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Jump Force Helps Less Widely Known Characters Make An Impression Through Conversations


jump force dai


Of Jump Force‘s 40 characters from Shonen Jump series, some aren’t as well known. It could because they’re like Asta from Black Clover, which had its manga begin its run in 2015, but not appear outside Japan until 2018 or get an anime adaptation until 2017. People who went through all of Naruto, but then didn’t pick up Boruto: Naruto Next Generations, might not be as familiar with Naruto’s son. But, the game is good about showing characterizations during its stories and fights. This is especially true for what may be its two most obscure characters, City Hunter’s Ryo and Dai from Dragon Quest: The Adventure of Dai. The former is from a series that first appeared in 1985, though City Hunter the Movie: Shinjuku Private Eyes did come out in 2018. The latter appeared in a Japan-exclusive manga series that started its run in 1989 and received animated adaptations in the early 1990s.


The introduction for Ryo is a perfect example. It is great at showcasing all of his major traits in a short time. Galena is approaching him to hire him for a “job,” which plays into his role as a private detective. She even points out he’s good with a gun. He mistakes this as genuine interest and starts hitting on her. She preys on that to corrupt him with an Umbras Cube. This idea of Ryo considering himself a ladies’ man is further emphasized with his exclusive comments ahead of fights with certain characters. If he ends up facing Hancock, Kaguya, and Rukia. Hancock calls him a fool and threatens him, Kaguya seems a bit surprised, and Rukia calls his flirting nonsense.




But, we also get to see other parts of his personality through other Jump Force interactions. He know that he is incredibly sure of himself, noting he is an accomplished marksman who won’t miss if he draws his gun when talking to Dio. We also see how affable he can be, as he isn’t just quick to compliment women. If you meet Kenshin in a fight, he’ll let him know he’s attractive too. I do kind of wish that his conversation with Pegasus Seiya was different. When Pegasus Seiya says he’s looking for his sister, Ryo asks to be introduced to her. This could have been a good opportunity to reference Kaori, his partner Hideyuki’s sister that he takes under his wing.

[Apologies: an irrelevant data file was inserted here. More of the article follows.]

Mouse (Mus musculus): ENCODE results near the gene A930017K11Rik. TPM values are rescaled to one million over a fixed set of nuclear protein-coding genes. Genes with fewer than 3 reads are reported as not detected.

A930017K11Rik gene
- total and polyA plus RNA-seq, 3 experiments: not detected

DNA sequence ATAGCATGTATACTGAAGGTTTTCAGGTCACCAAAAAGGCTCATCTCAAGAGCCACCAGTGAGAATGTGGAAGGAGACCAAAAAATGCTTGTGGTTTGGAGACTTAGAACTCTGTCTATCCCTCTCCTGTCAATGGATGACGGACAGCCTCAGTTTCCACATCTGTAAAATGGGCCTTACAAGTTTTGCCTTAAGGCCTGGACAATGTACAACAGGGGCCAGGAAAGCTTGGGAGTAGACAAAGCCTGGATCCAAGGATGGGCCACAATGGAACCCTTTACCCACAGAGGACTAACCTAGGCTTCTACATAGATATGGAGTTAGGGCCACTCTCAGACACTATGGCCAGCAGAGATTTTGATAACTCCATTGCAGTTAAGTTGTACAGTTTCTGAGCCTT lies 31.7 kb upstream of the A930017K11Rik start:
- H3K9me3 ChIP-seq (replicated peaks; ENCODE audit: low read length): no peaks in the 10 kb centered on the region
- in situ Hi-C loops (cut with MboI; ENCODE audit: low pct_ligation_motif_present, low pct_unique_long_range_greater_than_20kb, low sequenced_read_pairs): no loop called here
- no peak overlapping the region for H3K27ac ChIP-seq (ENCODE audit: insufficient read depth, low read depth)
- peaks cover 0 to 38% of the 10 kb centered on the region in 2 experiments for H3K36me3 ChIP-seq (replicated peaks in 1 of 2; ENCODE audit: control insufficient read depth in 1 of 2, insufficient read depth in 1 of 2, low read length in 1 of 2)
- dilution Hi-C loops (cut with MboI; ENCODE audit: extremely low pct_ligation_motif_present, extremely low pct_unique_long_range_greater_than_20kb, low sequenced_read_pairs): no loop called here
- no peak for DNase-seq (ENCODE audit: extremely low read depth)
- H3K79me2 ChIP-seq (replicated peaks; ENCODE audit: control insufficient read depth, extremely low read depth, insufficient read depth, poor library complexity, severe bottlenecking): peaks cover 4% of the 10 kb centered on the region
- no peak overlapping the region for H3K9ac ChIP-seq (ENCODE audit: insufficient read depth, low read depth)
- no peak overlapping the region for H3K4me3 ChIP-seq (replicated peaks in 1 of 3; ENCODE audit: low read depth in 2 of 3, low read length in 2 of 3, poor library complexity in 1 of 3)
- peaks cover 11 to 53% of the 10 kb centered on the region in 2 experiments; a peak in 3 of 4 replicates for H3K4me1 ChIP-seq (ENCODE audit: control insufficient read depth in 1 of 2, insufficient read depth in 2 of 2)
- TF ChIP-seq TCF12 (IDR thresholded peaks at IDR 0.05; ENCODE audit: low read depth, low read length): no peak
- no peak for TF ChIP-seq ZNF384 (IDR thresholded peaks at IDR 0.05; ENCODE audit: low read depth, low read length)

Meanwhile, Dai is the most obscure fighter on the roster so far. Jump Force doesn’t do a lot to establish who he is and what makes him unique. When Sabo and the player avatar first encounter him, there is no setup or introduction. It isn’t like Ryo, where his interaction with Galena gives a hint as to his personality. Sabo essentially says he is someone unfamiliar who needs help, there is a fight, and then Dai is knocked out. After the two get him back to Jump Force’s headquarters, he tells Director Glover that he was separated from his allies when fighting Venoms in his own world, and doesn’t remember how the Umbras Cube corrupted him. Basically, he is a young hero with a sword who wants to get stronger and reunite with his friends.




So with Dai, it is actually the conversations before fights that do a better job of defining who he is as a character. For example, if the first person on one team is Dai and the other is Hunter x Hunter‘s Gon, the two decide to become friends since they are similar ages and clearly have an interest in being stronger. He gets along well with Asta too, since Asta calls his magic sword cool. (Again, the similar ages probably help.) Since Dai has the draconic aura and power, seeing Dragon Shiryu and his armor makes wonder if he is somehow a member of the Super Dragon Regiment from his world, even though he doesn’t look like the Dragon Knights he had seen. Hancock seems to almost recognize his crest, perhaps because it resembles the emblem she knows. (This matchup also shows his sense of chivalry, since he expresses hesitance at fighting a woman.) Kakashi even references that Dai is a hero in training, noting that someone (Avan) trained him well.


Sometimes, it is the little things that can help in a game. Especially if it is a cross-over title like Jump Force. People might not be familiar with every character. While it could have done a little better with establishing Dai, it really does a lot for Ryo. People who pay attention might get to learn fun things about the fighters or see nods to their original series, which fans may appreciate.


Jump Force is available for the PlayStation 4, Xbox One, and PC.

Jenni Lada
Jenni is Editor-in-Chief at Siliconera and has been playing games since getting access to her parents' Intellivision as a toddler. She continues to play on every possible platform and loves all of the systems she owns. (These include a PS4, Switch, Xbox One, WonderSwan Color and even a Vectrex!) You may have also seen her work at GamerTell, Cheat Code Central, Michibiku and PlayStation LifeStyle.